Analysis: PensionDanmark wind deal reflects shift to long-term ownership

Institutional investors getting the message on renewable infrastructure

PensionDanmark’s acquisition of 50% of three US wind farms from German energy group E.ON is the latest evidence that institutional asset owners are getting the message on renewable infrastructure.

It’s a further signal that the ownership of renewable assets is starting to shift from project developers towards long-term holders, who can recognise the benefits of stable returns.

The announcement demonstrates how installed wind energy is becoming increasingly ‘investible’ for some of the world’s leading investment institutions.

And it also shows how institutional investors are prepared to partner directly with corporates when the right deal comes along. A willingness of both asset owner and corporate to work together on long-term projects can only be a positive development.

The DKK119.3bn (€16bn) Danish labour market pension fund said the deal, put at several hundred million dollars, was its first direct investment in US wind farms – and the first of possibly more deals with E.ON.

Fund Chief Executive Torben Möger Pedersen says its wind investments “provide a stable and attractive return at a level very similar to what you can expect from equities”.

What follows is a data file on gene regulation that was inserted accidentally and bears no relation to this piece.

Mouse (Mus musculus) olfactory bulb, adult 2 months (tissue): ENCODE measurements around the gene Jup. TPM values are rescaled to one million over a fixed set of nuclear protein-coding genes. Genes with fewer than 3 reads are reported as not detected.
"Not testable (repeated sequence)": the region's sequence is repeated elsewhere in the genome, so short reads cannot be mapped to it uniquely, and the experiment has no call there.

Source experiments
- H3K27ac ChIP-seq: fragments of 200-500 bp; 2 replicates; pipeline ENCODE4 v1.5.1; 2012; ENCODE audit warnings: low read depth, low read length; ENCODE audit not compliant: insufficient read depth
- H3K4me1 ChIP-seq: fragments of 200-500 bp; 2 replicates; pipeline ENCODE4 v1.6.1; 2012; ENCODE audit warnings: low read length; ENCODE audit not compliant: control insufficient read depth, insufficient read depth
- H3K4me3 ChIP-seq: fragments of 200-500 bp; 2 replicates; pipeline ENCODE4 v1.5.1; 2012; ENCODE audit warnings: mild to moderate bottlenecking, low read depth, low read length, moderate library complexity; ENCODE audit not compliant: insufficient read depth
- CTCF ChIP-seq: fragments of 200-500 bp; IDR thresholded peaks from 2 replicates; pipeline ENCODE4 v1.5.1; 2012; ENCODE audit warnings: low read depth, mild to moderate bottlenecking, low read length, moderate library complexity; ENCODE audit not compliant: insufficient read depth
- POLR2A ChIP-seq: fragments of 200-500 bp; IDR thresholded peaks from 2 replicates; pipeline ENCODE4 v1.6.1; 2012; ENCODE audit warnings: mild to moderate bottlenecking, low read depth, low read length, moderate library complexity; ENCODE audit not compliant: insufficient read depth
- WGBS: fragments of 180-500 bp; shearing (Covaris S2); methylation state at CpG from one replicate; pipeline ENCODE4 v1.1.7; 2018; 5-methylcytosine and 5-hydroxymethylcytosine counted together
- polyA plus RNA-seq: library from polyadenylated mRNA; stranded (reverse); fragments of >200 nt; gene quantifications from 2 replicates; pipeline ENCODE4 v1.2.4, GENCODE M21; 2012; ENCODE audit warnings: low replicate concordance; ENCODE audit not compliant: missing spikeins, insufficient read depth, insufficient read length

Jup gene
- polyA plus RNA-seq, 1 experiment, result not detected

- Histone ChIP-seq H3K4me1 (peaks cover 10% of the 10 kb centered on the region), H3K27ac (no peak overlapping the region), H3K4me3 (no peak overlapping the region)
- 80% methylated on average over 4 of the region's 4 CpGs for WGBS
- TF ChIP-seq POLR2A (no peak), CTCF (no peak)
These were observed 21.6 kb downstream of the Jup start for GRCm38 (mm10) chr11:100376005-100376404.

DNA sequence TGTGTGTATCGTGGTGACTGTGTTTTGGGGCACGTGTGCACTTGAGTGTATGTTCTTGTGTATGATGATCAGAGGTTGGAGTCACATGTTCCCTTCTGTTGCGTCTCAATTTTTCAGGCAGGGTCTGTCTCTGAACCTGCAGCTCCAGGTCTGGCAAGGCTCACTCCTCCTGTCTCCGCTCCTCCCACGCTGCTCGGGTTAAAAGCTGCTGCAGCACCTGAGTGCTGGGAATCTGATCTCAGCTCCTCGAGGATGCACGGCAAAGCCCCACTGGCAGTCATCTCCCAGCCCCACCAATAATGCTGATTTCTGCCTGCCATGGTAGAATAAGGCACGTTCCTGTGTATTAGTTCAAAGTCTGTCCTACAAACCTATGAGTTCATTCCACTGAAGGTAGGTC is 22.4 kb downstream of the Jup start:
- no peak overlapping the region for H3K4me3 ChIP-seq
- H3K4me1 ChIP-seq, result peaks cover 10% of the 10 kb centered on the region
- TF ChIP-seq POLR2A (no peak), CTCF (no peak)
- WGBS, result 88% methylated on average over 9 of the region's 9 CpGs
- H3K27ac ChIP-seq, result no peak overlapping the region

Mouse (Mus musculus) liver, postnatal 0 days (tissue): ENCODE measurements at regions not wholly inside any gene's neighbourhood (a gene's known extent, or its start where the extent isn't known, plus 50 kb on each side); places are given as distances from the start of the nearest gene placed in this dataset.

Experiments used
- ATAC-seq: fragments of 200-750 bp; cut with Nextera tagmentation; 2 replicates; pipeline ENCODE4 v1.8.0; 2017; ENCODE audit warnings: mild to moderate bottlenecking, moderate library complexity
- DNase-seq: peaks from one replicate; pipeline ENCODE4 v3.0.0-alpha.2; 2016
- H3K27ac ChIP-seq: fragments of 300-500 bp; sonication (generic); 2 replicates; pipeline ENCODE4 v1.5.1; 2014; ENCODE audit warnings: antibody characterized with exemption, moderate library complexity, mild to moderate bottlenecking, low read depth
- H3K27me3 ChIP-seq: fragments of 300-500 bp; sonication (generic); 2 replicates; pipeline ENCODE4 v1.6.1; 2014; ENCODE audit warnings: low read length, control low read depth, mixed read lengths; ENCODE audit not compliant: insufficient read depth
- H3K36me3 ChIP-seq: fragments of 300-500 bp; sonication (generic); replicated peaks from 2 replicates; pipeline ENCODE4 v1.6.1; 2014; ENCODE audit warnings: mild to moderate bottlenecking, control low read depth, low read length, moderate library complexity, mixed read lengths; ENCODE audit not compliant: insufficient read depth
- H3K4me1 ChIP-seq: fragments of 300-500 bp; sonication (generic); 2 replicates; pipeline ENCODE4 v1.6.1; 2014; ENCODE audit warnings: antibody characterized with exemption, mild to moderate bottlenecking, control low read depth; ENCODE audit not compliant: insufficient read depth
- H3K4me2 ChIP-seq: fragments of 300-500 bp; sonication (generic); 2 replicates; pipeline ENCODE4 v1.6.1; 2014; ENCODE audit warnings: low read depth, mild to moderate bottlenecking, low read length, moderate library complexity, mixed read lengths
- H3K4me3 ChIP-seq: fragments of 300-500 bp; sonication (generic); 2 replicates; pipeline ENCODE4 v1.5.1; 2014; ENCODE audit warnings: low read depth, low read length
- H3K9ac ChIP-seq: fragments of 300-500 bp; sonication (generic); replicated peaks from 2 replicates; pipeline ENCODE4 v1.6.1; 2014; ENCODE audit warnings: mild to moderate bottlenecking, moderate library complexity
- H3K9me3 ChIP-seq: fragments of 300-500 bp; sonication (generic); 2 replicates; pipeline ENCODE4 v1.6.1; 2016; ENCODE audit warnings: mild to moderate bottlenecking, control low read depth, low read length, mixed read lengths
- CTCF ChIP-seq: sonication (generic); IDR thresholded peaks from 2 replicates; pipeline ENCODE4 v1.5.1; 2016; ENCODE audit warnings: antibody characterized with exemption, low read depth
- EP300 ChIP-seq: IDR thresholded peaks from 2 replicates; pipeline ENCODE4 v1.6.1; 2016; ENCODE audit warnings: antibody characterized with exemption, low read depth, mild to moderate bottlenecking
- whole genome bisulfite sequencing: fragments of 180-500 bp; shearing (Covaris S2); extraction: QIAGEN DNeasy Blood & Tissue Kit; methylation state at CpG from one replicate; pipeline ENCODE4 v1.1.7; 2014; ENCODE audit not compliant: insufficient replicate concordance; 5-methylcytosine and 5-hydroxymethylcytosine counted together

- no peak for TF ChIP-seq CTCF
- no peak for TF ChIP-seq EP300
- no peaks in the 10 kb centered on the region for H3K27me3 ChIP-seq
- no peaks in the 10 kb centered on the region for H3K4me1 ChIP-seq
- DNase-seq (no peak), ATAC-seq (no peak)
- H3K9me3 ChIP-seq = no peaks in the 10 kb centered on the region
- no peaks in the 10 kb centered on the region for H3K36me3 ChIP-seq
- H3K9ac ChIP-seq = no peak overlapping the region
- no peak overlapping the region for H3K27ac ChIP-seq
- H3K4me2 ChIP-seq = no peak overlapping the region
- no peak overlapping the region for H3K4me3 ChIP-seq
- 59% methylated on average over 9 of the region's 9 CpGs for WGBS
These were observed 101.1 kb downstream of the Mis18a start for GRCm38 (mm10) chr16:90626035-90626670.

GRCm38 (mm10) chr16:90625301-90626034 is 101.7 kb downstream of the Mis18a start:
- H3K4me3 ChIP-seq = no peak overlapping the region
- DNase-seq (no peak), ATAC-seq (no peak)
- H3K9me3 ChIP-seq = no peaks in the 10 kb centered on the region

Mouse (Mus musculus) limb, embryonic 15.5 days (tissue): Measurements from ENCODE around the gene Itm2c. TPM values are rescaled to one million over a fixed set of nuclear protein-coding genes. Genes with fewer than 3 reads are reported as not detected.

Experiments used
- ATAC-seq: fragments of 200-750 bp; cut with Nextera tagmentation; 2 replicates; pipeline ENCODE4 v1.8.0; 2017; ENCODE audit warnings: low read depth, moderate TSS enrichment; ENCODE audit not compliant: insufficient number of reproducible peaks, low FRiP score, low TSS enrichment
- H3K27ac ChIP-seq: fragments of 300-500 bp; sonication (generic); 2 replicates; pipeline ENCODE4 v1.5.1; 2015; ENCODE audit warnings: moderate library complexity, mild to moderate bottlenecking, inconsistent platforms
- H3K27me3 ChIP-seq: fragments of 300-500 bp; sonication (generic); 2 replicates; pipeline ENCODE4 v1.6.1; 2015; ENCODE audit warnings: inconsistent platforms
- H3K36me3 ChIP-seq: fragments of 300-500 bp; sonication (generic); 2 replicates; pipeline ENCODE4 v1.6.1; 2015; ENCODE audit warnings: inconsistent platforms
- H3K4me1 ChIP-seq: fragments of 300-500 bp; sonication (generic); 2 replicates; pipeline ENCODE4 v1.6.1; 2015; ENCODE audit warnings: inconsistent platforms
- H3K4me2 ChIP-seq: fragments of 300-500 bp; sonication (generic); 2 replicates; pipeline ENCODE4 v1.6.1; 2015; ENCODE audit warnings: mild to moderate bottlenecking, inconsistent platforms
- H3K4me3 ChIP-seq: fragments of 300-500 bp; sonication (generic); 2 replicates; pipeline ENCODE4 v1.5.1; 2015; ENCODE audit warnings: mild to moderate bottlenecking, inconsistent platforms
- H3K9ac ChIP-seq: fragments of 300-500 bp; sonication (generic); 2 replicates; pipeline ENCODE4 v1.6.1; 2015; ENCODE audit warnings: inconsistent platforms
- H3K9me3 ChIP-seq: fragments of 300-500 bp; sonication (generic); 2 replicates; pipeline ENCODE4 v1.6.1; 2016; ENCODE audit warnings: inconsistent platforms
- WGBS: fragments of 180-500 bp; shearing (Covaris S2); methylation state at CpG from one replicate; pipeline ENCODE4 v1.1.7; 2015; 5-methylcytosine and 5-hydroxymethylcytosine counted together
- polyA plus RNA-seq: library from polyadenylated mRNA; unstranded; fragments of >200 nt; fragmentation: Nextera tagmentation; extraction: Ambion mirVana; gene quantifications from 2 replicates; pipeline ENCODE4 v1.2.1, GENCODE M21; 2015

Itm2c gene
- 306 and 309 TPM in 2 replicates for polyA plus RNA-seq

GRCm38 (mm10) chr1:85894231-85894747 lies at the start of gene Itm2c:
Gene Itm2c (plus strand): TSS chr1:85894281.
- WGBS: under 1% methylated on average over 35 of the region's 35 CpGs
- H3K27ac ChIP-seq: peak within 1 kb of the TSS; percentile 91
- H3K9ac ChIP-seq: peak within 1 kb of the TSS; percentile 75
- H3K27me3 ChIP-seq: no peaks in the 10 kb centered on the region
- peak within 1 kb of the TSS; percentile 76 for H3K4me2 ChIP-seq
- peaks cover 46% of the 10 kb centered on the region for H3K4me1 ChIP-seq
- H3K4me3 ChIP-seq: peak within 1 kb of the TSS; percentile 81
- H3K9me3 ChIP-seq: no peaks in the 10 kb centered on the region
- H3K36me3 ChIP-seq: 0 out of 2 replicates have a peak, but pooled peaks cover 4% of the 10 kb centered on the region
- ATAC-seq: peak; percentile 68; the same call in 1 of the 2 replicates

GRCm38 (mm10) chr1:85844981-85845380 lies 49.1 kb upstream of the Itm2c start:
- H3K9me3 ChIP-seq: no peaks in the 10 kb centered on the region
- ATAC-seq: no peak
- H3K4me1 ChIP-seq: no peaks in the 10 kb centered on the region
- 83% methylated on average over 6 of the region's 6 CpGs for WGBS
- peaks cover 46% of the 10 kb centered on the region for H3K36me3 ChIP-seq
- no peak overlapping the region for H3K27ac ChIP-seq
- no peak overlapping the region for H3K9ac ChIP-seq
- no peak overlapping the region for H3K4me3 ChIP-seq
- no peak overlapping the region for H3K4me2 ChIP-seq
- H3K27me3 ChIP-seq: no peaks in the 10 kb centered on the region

But there is significantly less risk and exposure to the business cycle. He adds: “We will continue to focus strongly on investment of this type.”
The annual yield on this kind of asset is around 6%-8%, yet with “very limited downside risk”, Möger Pedersen told Bloomberg News.The fund is looking at infrastructure given low bond yields and the uncertain economic outlook. Indeed, it aims to put a further $2bn into infrastructure over the next five years.

“We will continue to focus strongly on investment of this type”

The E.ON transaction follows its acquisition of 30% of the Anholt offshore wind project for $680m with partner pension fund PKA. Other pension funds such as Dutch giant PGGM also actively engaged in wind infrastructure.

For E.ON’s part, it says the deal shows how attractive its infrastructure assets are for long-term investors. “Further transactions are likely to follow,” it says.

But the trend towards long-term ownership of renewables is not all one way. Just a few weeks ago it emerged that a consortium including the two largest UK pension funds had lost out on a major domestic renewables infrastructure project – the massive London Array wind project – to a group involving Barclays and Australia’s Macquarie.

The insurance industry, notably Germany’s Munich Re among others, is increasingly moving into renewable energy. In August the reinsurer bought three UK onshore wind farms in the UK from private equity firm HgCapital for a sum “in the low three-digit euro millions.”